International Appeal: What’s Not To Like? lasts 7:02.
Spike: A Complex Soul (7:20)
Faye: Intellectual Vixen (6:38)
Ed: Resident Eccentric (6:48)
Jet: No Ordinary Dad (5:04)
There are Storyboard Comparisons, four in all, and they are just as you would expect. The total running time for the four scenes is 15:14.
There are Conceptual Art galleries for the characters, machines and accessories in the Bebop universe. There are 112 line drawings in total spread around five categories.
The Theatrical Trailer lasts 2:05, and all the extra feature video content is in SD.
What didn’t get transferred over from the DVD are the textless credits, and the text biographies for the characters.
Cowboy Bebop is a must see anime, it’s among the best feature animations that I have seen. It excels in nearly every aspect. It must be said that the story is unexceptional; it’s a classic cyberpunk thriller with just enough sci-fi to keep it futuristic. A city is held to ransom, by a mysterious figure with access to a horrific virus. This could be the stuff of many a spy thriller were it not for the Martian setting and the nature of the threat. What makes this story shine is the way that it is presented. There is a certain ambiguity about the villain that makes him slightly more ominous, and we aren’t given too many clues about his motivations. While the story is familiar and simple, its complexity lies in the way we learn what is going on.
I’ve said this already, but the animation is superb. The characters flow with a smoothness and grace that looks astounding, and there is individuality in their movements too, that reflects their characters. Ed particularly has a spaced out feel to her movements that adds charm to her character. I’ve also already mentioned the fight sequences, but it bears repeating, they are that good. There is also a great amount of care and attention paid to the world design. I have rarely seen such a rounded world presented in an animation. I got the feeling that every aspect of the world had been thought about, and if I could peek around a corner, or pick up a newspaper in that world, it would be there, fully realised, even though it isn’t on screen.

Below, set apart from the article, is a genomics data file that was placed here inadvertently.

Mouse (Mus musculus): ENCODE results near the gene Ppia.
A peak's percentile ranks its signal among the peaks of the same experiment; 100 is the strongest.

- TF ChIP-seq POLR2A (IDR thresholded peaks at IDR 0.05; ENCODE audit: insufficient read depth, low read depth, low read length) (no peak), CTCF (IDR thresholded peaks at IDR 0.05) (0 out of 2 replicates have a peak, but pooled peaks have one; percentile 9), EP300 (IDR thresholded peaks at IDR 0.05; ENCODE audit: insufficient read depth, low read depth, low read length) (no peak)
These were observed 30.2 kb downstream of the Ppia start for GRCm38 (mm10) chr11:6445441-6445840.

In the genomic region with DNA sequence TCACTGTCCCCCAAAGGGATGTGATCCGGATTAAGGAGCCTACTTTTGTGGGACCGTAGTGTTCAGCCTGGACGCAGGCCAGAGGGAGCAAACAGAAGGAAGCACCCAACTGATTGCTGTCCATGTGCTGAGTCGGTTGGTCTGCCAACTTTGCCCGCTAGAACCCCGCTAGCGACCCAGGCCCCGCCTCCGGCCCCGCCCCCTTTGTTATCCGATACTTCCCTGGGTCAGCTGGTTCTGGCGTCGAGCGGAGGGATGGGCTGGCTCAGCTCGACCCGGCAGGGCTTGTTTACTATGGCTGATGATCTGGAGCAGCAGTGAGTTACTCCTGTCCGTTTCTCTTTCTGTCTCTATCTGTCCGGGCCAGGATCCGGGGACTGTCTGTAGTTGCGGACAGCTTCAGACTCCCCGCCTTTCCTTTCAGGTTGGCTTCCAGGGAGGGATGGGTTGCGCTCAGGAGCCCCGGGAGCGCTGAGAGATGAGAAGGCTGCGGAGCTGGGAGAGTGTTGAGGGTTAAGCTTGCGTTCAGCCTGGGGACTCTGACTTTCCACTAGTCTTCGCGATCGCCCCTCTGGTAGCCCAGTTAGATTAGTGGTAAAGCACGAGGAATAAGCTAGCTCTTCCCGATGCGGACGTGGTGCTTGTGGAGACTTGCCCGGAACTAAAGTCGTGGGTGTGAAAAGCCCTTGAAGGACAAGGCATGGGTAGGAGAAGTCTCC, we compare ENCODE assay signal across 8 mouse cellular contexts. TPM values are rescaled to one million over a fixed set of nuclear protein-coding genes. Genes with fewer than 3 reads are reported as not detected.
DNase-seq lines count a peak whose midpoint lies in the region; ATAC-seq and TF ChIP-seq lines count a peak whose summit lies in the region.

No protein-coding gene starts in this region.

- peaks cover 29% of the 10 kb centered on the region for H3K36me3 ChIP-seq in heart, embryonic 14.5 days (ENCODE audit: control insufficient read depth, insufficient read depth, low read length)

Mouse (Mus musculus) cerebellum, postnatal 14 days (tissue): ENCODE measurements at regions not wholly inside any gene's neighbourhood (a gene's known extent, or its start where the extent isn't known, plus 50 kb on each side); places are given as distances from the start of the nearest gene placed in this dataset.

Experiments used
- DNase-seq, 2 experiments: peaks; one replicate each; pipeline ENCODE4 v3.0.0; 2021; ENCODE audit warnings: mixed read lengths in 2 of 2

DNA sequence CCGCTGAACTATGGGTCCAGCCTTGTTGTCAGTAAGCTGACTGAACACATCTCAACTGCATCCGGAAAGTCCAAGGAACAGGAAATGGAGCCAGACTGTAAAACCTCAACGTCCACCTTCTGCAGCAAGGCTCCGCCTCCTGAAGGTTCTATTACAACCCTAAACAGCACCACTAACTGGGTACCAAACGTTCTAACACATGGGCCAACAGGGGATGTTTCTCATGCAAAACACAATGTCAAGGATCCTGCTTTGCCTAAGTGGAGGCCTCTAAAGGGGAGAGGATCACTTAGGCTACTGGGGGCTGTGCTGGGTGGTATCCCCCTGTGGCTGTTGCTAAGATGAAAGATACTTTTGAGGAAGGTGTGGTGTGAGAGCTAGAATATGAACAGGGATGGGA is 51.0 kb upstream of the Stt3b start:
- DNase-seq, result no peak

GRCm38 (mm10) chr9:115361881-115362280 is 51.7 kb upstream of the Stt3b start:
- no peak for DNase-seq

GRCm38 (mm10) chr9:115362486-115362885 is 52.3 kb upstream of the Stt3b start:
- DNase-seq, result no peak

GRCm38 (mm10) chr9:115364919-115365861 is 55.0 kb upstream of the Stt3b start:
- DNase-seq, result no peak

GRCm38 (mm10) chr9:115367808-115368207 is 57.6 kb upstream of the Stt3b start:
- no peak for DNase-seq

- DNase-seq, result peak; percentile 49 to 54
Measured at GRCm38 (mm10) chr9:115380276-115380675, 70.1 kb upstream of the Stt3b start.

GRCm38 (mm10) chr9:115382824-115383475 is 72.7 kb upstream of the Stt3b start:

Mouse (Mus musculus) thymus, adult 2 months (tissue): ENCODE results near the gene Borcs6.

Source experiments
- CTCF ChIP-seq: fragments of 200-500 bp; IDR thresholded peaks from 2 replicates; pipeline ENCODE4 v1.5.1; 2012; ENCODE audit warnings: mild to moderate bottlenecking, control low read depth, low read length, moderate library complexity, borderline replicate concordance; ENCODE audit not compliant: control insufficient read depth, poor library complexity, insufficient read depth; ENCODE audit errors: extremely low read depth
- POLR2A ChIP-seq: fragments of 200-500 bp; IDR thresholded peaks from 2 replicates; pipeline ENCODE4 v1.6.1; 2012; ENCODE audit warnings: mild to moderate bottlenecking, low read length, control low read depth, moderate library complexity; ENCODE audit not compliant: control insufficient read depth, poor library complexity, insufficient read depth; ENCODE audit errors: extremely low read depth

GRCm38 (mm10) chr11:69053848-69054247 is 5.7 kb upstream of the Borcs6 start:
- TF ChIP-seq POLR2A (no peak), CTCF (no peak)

The music is also a cut above what I have come to expect from anime. A combination of Blues Funk that reflects the Bebop of the title, Yôko Kanno’s music is an integral part of the world of Cowboy Bebop and is as much a character as anyone else. The tunes are toe-tappingly good, and enhance the action.
Speaking of characters, the characters are designed well, but written even better. There is a depth to Spike, Ed, Jet and Faye that goes beyond the story. I suppose that is a reflection of the television series, but the interactions between them is a joy to watch. The same care has been applied to the other characters as well, and it all boils down to a film that just oozes cool.
It’s cool on Blu-ray as well, and this Umbrella release is the one to get if you want surround audio, although by this time the Manga Entertainment release offers the exact same experience without the added fossil fuels burnt to get it over here. If lossless audio is your thing, then I’d say look up the Image Entertainment release alongside a Region A player. As for the most recent Funimation release, I’ve read plenty about it, and all of it bad. But really, Cowboy Bebop the Movie could use a new scan to give it the HD transfer it deserves.